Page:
Boston to move into Phase Three, Step One of reopening Feb. 1


Jakob Menendez

Marty Walsh speaks to reporters after casting a vote for Presidential Candidate Joe Biden at The Lower Mills branch of The Boston Public Library on November 3, 2020.

By Frankie Rowley, Content Managing Editor

Boston will move to Phase Three, Step One of reopening on Feb. 1, Mayor Martin J. Walsh announced Tuesday, allowing a slew of businesses to reopen after a month of closures. 

Boston entered Phase Three in early July prior to the Dec. 14 rollback to Phase Two, which closed businesses like movie theaters, gyms, and museums. The city, which was expected to move back into Phase Three in early January, extended the rollback following post-holiday case surges. 

Walsh announced the businesses and industries authorized to reopen on Feb. 1 in his City Hall press conference. The list includes movie theatres, museums, aquariums, indoor health and fitness centers, sightseeing and organized tours, including duck tours, harbour cruises, whale watches, and indoor historical spaces and sites. 

Walsh said most businesses will still be subject to the 25 percent capacity limit that has been extended until Feb. 8. All gatherings must also remain at their respective capacity limits—10 people indoors and 25 people outdoors.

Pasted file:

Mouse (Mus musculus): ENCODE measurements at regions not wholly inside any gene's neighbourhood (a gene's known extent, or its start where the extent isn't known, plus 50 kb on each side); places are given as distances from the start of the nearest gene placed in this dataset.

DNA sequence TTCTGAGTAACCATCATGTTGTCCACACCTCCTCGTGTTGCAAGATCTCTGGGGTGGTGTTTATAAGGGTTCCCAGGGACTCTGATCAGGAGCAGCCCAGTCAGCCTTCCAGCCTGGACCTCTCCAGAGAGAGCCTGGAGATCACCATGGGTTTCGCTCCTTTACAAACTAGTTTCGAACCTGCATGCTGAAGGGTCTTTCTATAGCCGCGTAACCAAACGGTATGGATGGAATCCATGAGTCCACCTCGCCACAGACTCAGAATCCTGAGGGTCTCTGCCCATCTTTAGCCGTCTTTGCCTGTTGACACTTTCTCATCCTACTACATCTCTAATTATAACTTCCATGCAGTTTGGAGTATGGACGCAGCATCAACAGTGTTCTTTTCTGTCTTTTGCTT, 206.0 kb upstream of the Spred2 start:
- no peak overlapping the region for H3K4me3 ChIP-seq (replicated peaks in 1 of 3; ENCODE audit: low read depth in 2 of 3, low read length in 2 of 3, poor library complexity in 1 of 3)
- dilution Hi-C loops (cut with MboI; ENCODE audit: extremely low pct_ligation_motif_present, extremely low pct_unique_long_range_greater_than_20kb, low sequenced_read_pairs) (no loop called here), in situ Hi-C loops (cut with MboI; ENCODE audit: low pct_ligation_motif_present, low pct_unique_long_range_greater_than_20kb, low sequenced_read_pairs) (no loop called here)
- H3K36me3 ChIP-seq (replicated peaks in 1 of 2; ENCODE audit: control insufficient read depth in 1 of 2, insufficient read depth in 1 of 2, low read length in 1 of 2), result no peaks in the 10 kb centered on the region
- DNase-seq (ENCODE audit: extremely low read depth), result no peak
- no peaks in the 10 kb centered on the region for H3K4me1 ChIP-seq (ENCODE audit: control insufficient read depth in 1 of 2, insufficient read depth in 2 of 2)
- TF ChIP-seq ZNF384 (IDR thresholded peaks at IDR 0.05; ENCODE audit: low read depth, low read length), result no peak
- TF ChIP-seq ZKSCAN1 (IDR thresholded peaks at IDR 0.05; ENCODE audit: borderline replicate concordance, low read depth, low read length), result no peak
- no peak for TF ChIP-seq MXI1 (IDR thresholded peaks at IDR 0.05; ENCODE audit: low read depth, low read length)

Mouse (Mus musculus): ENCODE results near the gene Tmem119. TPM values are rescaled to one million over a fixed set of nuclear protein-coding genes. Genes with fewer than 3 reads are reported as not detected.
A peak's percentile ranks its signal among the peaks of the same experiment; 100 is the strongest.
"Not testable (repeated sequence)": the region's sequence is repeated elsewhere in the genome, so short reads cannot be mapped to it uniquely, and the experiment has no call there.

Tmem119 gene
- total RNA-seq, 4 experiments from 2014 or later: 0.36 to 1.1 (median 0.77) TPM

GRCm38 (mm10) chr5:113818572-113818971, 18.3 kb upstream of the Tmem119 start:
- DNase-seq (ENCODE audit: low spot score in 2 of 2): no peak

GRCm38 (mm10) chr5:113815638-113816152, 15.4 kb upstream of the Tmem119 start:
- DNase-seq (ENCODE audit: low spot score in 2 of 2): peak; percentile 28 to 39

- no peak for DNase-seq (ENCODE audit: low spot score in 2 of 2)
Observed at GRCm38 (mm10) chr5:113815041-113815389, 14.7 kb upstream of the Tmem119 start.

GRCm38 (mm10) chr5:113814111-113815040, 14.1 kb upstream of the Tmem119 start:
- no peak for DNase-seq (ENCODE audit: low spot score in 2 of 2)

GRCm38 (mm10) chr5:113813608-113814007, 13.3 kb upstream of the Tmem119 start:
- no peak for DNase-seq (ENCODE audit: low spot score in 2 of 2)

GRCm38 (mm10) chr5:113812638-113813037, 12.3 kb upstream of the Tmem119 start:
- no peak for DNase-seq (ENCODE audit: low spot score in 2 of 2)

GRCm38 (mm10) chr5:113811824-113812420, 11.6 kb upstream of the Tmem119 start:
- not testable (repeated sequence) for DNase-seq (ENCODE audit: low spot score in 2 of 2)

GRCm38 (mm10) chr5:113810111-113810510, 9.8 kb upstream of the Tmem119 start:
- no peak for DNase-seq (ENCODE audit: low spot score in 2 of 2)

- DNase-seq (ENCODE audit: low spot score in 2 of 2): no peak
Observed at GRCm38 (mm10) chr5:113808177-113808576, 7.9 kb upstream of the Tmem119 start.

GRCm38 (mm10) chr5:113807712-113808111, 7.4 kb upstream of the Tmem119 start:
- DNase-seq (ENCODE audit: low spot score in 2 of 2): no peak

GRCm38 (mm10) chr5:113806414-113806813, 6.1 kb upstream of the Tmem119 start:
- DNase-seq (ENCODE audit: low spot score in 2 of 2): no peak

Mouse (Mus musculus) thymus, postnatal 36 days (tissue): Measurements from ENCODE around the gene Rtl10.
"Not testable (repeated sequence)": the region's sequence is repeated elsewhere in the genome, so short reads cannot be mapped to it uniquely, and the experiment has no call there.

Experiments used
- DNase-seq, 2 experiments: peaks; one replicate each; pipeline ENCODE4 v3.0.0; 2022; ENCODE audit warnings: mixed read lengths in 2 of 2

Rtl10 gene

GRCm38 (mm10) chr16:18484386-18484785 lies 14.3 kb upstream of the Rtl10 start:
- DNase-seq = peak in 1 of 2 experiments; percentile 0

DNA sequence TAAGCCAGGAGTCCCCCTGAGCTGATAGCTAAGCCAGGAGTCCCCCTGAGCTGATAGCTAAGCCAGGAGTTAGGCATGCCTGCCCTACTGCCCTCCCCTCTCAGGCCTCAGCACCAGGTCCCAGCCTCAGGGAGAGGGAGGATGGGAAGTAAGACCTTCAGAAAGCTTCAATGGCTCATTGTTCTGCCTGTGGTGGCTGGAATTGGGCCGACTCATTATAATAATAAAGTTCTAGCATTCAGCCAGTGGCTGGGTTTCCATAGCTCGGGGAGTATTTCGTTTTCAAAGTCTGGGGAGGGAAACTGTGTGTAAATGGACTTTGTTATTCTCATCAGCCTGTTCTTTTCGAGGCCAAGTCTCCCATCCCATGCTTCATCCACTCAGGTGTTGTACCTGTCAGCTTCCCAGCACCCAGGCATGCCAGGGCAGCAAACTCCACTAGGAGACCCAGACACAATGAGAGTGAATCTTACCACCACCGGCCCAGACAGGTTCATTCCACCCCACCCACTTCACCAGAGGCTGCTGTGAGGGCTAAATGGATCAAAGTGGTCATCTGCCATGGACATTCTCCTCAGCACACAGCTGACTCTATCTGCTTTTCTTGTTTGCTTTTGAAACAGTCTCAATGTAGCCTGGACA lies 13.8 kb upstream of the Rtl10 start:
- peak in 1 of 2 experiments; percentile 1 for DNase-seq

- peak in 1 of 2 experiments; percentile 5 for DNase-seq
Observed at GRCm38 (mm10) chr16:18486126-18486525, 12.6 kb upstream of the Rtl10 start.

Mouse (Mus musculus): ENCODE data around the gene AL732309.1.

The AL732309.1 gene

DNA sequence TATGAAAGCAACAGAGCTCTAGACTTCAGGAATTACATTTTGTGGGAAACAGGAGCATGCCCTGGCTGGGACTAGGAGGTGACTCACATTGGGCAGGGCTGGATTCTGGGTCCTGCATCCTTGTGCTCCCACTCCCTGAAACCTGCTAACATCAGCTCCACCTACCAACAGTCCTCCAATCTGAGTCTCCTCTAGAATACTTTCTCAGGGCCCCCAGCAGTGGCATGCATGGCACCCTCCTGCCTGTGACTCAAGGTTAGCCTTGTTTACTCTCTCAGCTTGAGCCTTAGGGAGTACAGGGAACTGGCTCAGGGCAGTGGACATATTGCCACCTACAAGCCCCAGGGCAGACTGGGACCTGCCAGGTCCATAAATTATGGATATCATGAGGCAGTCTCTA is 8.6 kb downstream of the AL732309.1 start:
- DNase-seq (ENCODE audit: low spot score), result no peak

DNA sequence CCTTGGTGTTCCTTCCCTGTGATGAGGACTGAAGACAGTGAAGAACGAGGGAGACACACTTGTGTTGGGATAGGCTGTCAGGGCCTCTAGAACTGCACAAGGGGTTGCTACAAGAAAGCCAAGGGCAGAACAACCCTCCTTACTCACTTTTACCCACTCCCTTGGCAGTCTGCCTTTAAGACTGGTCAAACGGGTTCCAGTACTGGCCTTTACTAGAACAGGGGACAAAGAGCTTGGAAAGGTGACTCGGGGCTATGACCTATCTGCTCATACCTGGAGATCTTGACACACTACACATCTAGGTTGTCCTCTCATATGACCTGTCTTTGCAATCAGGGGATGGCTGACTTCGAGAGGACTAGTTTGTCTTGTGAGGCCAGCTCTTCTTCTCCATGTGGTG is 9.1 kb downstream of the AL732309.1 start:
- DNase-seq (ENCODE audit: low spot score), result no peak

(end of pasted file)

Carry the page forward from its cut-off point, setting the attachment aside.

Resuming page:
The announcement to move to Phase Three, Step One comes weeks after Massachusetts experienced a three-week spike in COVID-19 case numbers. Entering the new year, the state saw record-breaking highs, with cases reaching over 7,000 three times within two weeks. Since then, cases have slowly begun to decline, averaging under 5,000 a day. On Dec. 14, when Walsh halted the reopening, daily cases were also averaging just under 5,000. 

After the press conference, Walsh sent a tweet urging residents to stay diligent in taking precautionary measures. He added the city will continue to heed the advice of health professionals as it reopens. 

“Throughout the pandemic, #Boston has taken a cautious approach,” he wrote. “We only move forward with reopening if public health experts say it’s safe. Everyone has a role to play in making sure we can bring back more activities, safely.”